When running a Monotype Composition Caster to cast from cellular matrices, the matrices are usually contained in a diecase, which holds a 225, 255, or 272 matrices in a grid arrangement. The caster positions this diecase to select the appropriate matrix over the opening of the mould where the type is cast.
These diecases use one of two styles of parts to allow the individual matrices a bit of vertical movement relative to each other, while still preventing the matrices from all falling out of the diecase altogether. In the diecases made in the USA by Lanston Monotype, the matrices are held by combs which wrap around three sides of a wasp-waist in each matrix. The combs either have 15 or 17 positions for matrices.
This seems to be a near-complete set of combs for a diecase, including one blank bar (on the left), the two special combs that fit to the outside edges of the grid of matrices, and 13 regular combs that fit between rows of matrices. But the strange part is that these combs have positions for 18 matrices, and I am not aware of any diecase configuration that contains 18 columns of cellular matrices.
I don’t know if I also have an empty diecase around that would use these, and I wonder if these are leftovers from a now-disused experimental diecase design, just like the other odd diecase I have. Used as part of a 15×18 diecase layout, this would have made 270 matrices available for casting, but it would have required a new design for the rear airpin block, possibly using airpin combination F+N as another column selection (just as N+L and N+I combinations select columns “NI” and “NL” in the current incarnation of the caster). This larger diecase would have been made obsolete by the Unit Shift feature, which provided 272 matrices in the diecase and allowed more flexibility in character width selection (without Unit Shift, all 15, 17, (or 18?) matrices in each row must cast to the same width).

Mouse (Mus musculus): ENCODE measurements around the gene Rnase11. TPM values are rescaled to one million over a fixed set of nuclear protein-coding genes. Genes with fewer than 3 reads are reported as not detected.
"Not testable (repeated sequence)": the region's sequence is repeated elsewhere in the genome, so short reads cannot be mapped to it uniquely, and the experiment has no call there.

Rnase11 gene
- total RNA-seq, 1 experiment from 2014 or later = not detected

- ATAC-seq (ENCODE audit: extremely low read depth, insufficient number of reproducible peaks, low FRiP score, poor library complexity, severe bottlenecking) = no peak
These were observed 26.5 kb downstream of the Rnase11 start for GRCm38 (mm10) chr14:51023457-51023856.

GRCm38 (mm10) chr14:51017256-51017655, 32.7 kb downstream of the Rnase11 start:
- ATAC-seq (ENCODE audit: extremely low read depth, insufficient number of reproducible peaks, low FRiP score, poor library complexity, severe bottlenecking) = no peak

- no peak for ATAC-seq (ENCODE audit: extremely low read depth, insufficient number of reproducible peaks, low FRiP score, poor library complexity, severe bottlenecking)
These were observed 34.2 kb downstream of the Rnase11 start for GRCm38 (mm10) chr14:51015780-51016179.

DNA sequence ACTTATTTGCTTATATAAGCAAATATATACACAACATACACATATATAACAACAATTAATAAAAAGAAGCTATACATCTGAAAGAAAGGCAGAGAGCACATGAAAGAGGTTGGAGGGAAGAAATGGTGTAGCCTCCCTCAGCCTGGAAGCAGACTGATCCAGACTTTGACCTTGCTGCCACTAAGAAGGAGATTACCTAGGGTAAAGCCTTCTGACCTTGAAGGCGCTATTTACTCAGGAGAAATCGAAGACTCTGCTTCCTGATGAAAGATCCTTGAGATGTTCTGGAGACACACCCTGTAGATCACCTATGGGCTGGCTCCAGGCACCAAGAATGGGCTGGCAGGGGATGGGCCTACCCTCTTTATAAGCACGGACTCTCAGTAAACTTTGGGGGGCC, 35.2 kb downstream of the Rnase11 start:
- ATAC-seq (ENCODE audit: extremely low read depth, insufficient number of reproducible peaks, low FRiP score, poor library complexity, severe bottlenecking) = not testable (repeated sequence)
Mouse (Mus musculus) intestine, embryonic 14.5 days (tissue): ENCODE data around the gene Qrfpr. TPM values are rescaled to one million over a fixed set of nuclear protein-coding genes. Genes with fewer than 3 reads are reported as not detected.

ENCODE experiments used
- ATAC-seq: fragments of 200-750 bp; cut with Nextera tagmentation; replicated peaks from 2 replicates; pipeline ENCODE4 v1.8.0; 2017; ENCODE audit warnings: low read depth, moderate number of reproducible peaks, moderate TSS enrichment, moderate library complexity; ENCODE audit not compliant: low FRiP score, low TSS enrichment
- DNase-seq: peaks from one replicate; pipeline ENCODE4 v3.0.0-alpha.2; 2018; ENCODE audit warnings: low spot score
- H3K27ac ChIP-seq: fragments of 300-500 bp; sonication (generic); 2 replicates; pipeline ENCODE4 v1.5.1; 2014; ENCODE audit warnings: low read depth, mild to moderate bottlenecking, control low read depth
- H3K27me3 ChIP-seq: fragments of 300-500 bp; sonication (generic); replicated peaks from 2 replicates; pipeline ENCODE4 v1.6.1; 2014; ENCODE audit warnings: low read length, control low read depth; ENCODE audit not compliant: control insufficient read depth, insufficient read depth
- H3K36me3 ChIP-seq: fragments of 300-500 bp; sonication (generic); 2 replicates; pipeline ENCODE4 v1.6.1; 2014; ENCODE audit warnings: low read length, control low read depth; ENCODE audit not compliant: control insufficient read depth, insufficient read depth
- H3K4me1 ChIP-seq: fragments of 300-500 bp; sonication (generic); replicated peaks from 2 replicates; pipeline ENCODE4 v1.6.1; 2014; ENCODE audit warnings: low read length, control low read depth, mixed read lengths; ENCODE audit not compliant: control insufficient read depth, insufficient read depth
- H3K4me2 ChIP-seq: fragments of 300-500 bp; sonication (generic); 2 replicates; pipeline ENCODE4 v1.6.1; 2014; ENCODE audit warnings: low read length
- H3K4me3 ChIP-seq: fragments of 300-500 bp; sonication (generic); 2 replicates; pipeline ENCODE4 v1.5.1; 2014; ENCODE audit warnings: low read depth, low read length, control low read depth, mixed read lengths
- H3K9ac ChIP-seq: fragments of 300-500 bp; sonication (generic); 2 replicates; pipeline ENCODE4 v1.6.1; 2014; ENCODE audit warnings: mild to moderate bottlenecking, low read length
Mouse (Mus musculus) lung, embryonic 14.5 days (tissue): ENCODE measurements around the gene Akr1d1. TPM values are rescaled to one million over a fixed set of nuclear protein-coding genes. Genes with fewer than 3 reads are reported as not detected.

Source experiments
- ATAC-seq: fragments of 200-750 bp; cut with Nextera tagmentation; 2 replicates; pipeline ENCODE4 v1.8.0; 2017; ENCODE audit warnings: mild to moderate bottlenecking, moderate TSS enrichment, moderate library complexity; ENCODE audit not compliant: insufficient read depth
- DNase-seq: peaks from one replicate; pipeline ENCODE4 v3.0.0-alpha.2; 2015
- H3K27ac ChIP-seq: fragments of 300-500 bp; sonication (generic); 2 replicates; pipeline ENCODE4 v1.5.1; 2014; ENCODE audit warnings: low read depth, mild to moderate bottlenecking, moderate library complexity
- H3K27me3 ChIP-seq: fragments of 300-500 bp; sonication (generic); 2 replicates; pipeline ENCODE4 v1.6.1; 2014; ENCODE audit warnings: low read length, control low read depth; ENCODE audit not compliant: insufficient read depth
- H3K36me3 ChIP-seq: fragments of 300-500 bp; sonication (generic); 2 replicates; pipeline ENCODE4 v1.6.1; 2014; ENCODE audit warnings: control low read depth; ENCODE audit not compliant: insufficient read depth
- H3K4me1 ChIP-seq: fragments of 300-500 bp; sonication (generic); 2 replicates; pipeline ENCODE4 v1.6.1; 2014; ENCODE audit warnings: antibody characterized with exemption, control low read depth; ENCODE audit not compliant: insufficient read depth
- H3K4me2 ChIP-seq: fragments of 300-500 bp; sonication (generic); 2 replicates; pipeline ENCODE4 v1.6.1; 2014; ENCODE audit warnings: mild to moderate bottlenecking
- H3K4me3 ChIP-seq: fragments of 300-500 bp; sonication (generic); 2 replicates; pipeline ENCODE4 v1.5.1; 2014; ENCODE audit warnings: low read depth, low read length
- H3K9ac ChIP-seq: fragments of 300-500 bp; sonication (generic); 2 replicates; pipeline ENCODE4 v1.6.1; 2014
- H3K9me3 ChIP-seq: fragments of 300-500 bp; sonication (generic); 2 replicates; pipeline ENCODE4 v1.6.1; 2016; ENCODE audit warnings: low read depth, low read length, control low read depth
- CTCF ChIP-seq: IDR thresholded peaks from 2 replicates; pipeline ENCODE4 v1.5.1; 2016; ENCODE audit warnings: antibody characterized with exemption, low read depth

I should note that although the later Monomatic caster used an 18×18 diecase, this was divided into four 9×9 quadrants, each with its own set of 9-position combs, so these are not for the Monomatic.
Postscript: Mystery solved—as described in a newer post, the Monomatic had two diecase styles: the divided ones that I’m more familiar with, and undivided ones that would use exactly these combs.